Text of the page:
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NEWS RELEASE · 6th May 2013
Harbour Publishing
Acclaimed Canadian artist Roy Henry Vickers has teamed up with Robert “Lucky” Budd—a historian with a focus on preserving and restoring oral histories—to produce a stunning new book, Raven Brings the Light (Harbour Publishing, $19.95). Misty River Books, the Terrace Public Library and Northwest Community College present a storytelling event at Waap Galts’ap, the longhouse at NWCC (5331 McConnell Avenue, Terrace) on Tuesday, May 21. Doors will open at 5:00pm, and Roy Henry Vickers will be on-hand to sign copies. The storytelling is from 7pm to 7:30pm, with the book signing continuing until 9:00pm. Original prints by Roy Henry Vickers will be on display, and refreshments and light snacks will be provided.

Raven Brings the Light is a vivid portrayal of a classic First Nations legend, featuring 20 stunning illustrations by Vickers. The tale has been traced back over 3,000 years, but this version originates from Chester Bolton, Chief of the Ravens, from the village of Kitkatla. The engaging story, combined with Vickers’ gorgeous artwork, is sure to capture the imagination of both children and lovers of Northwest Coast art.

“This story belongs to the people of the Northwest Coast, where is has been passed from generation to generation for thousands of years,” said Vickers. “It is a great joy for me to share this in a new way. I hope through this story, thousands more will discover and understand this important piece of our culture.”

Although Roy Henry Vickers is best known around the world for his iconic prints, he is also an accomplished carver, storyteller, author and a recognized leader in the First Nations community. He has received many awards for his art and community involvement, including a hereditary chieftainship, several hereditary names from Northwest Coast First Nations, the Order of British Columbia and the Queen’s Golden Jubilee Medal. Vickers currently resides in Hazelton, but has also lived in Kitkatla, Victoria, and Tofino, which is home to Vickers’ Eagle Aerie Gallery—a cedar plank longhouse that welcomes over half a million visitors a year.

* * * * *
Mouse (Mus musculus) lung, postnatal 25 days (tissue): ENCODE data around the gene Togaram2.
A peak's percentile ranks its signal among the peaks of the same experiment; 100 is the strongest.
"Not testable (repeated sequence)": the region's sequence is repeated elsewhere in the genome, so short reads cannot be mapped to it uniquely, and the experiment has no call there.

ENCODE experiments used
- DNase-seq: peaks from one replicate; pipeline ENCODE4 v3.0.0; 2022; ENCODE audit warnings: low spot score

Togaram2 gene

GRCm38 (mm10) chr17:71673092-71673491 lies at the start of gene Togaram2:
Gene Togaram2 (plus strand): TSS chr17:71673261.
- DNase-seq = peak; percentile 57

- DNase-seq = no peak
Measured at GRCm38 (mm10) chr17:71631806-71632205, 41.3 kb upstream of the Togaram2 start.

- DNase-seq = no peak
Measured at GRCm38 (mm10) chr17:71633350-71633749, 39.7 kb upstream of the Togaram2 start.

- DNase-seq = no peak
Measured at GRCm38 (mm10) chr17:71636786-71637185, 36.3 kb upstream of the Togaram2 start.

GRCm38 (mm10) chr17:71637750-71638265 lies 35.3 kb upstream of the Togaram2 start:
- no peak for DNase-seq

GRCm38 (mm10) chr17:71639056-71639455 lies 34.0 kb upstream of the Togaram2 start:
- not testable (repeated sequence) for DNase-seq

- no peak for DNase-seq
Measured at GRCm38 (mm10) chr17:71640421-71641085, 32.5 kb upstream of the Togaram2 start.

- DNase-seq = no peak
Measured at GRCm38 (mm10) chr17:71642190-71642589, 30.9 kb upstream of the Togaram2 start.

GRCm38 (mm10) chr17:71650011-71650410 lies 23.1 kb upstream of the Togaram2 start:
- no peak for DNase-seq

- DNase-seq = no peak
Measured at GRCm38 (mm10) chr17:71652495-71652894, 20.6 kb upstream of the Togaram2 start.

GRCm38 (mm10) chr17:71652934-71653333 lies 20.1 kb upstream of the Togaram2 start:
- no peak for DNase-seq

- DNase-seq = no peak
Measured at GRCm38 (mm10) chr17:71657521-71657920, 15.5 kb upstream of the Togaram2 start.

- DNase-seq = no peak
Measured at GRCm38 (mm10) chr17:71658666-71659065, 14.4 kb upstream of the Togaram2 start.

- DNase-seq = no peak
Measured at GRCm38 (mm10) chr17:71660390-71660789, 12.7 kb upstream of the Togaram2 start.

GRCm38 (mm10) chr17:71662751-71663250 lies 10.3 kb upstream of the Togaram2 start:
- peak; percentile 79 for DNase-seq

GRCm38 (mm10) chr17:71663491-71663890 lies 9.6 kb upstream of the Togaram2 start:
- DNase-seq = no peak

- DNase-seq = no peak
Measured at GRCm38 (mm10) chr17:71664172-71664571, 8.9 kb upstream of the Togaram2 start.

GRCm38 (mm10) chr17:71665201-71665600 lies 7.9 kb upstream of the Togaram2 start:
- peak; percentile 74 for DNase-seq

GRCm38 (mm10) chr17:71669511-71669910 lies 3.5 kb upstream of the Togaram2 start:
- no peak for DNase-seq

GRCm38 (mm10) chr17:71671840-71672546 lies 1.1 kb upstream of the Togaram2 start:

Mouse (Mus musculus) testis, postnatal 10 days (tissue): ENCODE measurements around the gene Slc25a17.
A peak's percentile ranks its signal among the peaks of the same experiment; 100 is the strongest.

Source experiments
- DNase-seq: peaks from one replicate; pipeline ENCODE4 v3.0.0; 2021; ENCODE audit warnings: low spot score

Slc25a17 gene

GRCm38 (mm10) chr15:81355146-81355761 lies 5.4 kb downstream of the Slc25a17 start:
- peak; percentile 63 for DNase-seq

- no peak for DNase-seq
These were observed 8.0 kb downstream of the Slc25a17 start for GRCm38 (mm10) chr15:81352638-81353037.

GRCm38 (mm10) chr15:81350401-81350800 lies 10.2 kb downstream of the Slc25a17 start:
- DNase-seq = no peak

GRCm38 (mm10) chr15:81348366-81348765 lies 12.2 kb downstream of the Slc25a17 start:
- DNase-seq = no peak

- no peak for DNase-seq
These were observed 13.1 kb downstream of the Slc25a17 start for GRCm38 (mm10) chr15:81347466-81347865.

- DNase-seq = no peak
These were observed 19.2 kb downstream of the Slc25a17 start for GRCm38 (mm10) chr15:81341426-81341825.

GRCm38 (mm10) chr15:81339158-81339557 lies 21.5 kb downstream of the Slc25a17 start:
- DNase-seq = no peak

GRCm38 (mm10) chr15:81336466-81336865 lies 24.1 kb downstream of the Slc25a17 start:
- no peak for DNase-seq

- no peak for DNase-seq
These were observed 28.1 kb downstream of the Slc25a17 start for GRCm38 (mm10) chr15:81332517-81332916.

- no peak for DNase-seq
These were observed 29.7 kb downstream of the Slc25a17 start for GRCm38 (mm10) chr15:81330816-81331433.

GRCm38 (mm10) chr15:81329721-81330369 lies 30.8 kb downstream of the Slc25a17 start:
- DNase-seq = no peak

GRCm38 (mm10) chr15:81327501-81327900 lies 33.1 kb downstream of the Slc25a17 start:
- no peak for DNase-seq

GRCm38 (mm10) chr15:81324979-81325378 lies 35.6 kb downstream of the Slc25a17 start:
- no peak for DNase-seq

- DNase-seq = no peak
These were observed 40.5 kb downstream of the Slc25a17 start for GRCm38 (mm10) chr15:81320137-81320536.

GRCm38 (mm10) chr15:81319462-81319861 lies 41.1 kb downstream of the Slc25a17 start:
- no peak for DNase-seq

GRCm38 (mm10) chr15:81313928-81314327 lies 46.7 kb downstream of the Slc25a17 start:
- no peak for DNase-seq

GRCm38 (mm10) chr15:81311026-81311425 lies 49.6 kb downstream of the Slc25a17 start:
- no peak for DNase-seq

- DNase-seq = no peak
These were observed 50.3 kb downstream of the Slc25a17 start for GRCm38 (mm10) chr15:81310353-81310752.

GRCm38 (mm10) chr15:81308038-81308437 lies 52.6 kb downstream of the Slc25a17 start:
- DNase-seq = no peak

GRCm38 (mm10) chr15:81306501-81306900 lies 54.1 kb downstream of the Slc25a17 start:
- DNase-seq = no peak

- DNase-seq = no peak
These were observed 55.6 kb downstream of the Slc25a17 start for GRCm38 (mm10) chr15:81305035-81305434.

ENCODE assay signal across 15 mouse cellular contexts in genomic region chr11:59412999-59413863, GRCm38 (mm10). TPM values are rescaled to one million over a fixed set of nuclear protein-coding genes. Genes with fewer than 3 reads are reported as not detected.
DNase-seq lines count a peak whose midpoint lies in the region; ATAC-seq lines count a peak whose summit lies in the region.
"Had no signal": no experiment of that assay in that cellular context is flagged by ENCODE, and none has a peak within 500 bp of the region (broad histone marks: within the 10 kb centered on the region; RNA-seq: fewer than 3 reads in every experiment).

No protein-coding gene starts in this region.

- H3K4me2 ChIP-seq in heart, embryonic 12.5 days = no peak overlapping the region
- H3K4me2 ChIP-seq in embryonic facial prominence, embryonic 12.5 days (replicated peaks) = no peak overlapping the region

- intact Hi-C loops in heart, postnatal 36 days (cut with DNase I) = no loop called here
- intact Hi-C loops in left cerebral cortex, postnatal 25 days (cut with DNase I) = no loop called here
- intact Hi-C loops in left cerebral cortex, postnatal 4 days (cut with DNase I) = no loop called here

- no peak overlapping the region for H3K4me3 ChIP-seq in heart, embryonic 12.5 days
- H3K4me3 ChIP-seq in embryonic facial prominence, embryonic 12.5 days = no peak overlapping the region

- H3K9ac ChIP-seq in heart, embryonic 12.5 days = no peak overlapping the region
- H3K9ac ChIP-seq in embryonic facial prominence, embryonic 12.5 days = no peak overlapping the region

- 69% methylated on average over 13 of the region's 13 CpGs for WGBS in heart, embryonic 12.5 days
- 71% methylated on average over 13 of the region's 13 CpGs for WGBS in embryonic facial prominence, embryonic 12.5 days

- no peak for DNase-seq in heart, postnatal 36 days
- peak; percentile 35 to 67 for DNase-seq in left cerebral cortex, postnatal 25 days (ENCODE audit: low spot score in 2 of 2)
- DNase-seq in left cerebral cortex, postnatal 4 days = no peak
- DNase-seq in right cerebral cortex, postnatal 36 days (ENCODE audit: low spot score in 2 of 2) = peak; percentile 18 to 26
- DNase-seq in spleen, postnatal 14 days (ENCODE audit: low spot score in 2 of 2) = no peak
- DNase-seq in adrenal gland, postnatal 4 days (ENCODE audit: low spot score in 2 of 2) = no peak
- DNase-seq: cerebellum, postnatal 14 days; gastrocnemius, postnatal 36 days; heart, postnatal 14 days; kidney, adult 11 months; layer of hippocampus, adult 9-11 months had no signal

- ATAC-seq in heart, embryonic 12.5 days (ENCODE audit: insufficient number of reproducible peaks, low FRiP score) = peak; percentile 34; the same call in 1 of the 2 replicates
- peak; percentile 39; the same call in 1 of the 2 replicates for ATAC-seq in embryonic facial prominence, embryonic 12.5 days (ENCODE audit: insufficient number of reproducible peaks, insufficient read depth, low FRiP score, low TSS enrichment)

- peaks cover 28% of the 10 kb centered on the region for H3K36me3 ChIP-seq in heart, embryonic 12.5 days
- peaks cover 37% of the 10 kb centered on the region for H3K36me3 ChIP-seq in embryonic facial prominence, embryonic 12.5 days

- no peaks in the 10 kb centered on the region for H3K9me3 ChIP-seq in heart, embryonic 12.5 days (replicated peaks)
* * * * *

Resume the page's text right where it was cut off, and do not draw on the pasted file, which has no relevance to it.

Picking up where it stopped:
Co-author Robert “Lucky” Budd has built a career on sharing stories. His first book, Voices of British Columbia (Douglas & McIntyre, $35) is a vivid portrait of British Columbia, full of first-hand accounts of its people and places. He has also worked extensively with the CBC and the Royal British Columbia Museum to preserve and restore one of the largest oral history collections in the world. Budd is the host of the CBC Radio One series Voices of BC.

“In essence, my work as a documenter and author is to sustain important stories from individuals and cultures,” said Budd. “When Roy first told me the story of Raven Brings the Light, I knew it was something special that needed to be shared. I feel deeply honoured to help further this tale and help bring it to new life through Roy’s striking art.”